Those who think Australian, play Australian

Marsh is not a man to make a banquet out of a cheese biscuit. He demands performance levels below which there is simply no future
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After Mark Ramprakash made what seemed like his breakthrough century for England in the West Indies a few years ago, he stood in the shower for some time, letting the water wash over him in a strange and deeply personal purging of all the years of frustration. Later, you had to be impressed with the ferocity of his ambition to build on that achievement which had been so elusive.

Strange, then, that Ramprakash should in the last few days have been such a forceful voice against the appointment of Rodney Marsh as head of the new England cricket academy. If ever there was a cricketer open to the value of new ideas, a new approach, one that might just unlock the imprisoned talent of a player as gifted but tortured as himself, you would have thought Ramps would have been the man. But, no, Ramprakash thought the job should have gone to an Englishman, Gatting or Gooch, he didn't seem to mind, but an Englishman for sure.

It makes such a forlorn statement about so much of the thinking in English cricket. It seems to say that somehow we will muddle through, and that to give the reins to such a rumbustious Aussie as Marsh is a kind of defeat. It is in fact quite the opposite. It is to signal terminal weariness of defeat. It is to admit that we are roundly stumped.

Some may say that we are in danger of giving too much reverence to the Australian way of doing things in sport, that the last of our resolve is draining away and that we cannot re-make it with a job-lot of Australian coaches. Of course we cannot. But we can be wise enough to recognise long-standing deficiencies. We can say that in so many areas of sport we have simply lost our way, and that if the Australians have found a superior way only pig-headed chauvinism prevents us from taking some advantage.

Certainly that was the approach of the British swimming authorities when they appointed their Australian performance director, Bill Sweetenham. At the Olympics last year our swimmers were almost as futile as the Irish team at Montreal in 1976, which provoked Peter Byrne of the Irish Times to write: "Good news from the Olympic pool – none of our swimmers drowned." Last week, Britain picked up seven medals at the World Championships in Japan, and Sweetenham's reaction was significant. "We're not on track yet," he declared. "We still need a massive change of attitude from the governing bodies."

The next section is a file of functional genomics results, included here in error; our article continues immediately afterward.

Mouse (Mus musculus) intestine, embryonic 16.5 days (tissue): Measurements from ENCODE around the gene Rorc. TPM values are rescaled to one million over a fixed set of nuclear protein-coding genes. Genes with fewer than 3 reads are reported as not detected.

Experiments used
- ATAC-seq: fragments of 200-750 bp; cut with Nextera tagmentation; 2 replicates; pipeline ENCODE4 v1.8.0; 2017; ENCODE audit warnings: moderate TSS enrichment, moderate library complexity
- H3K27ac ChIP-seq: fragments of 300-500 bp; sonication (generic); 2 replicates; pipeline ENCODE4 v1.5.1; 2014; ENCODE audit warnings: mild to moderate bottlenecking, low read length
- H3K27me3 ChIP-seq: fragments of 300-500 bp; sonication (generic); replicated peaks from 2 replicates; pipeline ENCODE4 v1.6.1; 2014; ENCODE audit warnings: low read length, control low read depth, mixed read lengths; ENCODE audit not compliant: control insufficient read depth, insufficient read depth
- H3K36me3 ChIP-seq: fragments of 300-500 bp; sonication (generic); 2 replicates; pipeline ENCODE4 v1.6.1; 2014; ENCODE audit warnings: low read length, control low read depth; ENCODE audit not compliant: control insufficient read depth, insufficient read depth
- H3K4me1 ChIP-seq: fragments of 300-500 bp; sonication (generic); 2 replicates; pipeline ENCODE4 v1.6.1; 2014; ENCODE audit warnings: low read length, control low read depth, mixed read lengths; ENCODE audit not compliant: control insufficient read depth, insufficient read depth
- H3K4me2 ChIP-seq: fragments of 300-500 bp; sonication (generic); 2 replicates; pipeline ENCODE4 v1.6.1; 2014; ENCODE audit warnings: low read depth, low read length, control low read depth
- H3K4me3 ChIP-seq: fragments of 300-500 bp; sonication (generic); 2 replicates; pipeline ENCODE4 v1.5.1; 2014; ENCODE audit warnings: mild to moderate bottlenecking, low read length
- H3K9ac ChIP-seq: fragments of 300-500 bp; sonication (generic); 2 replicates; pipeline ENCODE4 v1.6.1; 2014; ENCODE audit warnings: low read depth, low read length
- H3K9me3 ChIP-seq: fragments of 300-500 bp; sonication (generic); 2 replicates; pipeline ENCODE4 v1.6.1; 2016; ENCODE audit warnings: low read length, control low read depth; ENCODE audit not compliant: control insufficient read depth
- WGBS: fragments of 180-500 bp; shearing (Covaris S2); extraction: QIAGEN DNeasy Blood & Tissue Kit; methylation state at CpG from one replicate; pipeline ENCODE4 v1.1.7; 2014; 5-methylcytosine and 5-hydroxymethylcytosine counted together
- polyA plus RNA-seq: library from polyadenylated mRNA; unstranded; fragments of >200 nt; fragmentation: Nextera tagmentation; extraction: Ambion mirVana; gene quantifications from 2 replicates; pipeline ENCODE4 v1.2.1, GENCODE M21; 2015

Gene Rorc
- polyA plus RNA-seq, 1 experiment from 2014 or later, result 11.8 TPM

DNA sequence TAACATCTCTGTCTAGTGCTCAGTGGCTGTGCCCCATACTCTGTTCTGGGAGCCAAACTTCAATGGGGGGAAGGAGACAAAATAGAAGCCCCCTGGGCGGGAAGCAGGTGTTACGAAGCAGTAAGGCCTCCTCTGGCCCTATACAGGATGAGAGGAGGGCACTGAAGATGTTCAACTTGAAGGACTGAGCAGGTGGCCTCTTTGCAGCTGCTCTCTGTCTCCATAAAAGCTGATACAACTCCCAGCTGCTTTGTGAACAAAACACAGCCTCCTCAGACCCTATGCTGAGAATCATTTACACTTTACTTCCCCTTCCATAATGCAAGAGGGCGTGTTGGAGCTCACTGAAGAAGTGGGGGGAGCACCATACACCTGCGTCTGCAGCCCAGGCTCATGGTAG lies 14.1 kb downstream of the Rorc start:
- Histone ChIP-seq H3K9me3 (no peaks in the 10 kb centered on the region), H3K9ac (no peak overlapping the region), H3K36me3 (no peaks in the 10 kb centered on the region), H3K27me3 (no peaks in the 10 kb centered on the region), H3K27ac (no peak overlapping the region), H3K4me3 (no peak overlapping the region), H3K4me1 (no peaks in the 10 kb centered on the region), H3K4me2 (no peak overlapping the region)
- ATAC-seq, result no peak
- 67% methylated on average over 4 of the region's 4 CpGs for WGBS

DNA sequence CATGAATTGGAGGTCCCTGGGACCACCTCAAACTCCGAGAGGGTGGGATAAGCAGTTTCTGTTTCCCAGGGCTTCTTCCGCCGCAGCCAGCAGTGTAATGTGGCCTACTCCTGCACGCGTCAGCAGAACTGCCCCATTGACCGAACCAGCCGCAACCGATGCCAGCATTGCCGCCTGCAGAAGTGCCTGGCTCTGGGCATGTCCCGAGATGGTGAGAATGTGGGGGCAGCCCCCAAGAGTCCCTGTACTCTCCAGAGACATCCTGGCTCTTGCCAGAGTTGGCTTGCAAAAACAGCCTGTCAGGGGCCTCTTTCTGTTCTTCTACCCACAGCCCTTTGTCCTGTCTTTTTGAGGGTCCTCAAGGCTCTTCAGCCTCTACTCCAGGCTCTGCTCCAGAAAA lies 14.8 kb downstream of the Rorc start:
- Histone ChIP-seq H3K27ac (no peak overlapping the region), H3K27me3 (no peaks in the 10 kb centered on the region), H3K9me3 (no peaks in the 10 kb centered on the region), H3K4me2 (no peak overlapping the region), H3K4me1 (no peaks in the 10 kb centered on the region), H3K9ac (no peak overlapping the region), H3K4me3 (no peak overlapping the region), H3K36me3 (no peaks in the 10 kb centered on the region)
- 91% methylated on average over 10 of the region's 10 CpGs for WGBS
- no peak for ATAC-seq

That is the style English cricket has bought into with the signing of the formidable, reformed hell-raiser Marsh. Like the swimming guru, he is not a man to make a banquet out of a cheese biscuit. He demands performance levels below which there is simply no future. Shane Warne learned that on his conversion from beach bummery. Marsh's other proven knack is in recognising high talent and then drawing it out.

It is here that the differences between Australia and England in an Ashes series which has already become a travesty of competitive values has been so painful. While an Australian Test player of the competence of Justin Langer is obliged to give way to Damien Martyn, a batsman in the hottest of form, England's chairman of selectors, David Graveney, talks about the value of the untried Nottinghamshire batsman Usman Afzaal as a "street fighter". One of the keys to street fighting is knowing what you are up against. In the first Test at Edgbaston, Afzaal, rather embarrassingly, squared up to Warne and promptly had his wickets mown down. As Steve Waugh deploys his troops, Graveney plays a game of chance and speculation.

Wherever you look in the English game you are confronted by waste. It was poignant over the weekend to hear the view of some experts that Phil Tufnell had bowled himself back into contention, only to listen to Graveney explaining why Robert Croft, a splendid pro but with Test figures of bewildering feebleness, had again got the nod. It is wearisome to hear so often that Tufnell remains the best slow bowler in the country, but that his nature betrayed any chance of a sustained impact. Inevitably, you think of the bolshie young beach boy Warne. What might Marsh have made of Tufnell?

Or John Crawley? The Lancashire captain, who has a Test average of 37 plus and is still two months short of his 30th birthday, scored nearly 200 runs in the Roses match over the weekend. He batted with depth and composure, and it was easy to remember him performing with much promise at the Sydney Cricket Ground against well-stacked odds a few years ago. What went wrong? The usual things, not least the absence of someone to shake into him an awareness of what he had to win – and lose. Someone like Rodney Marsh.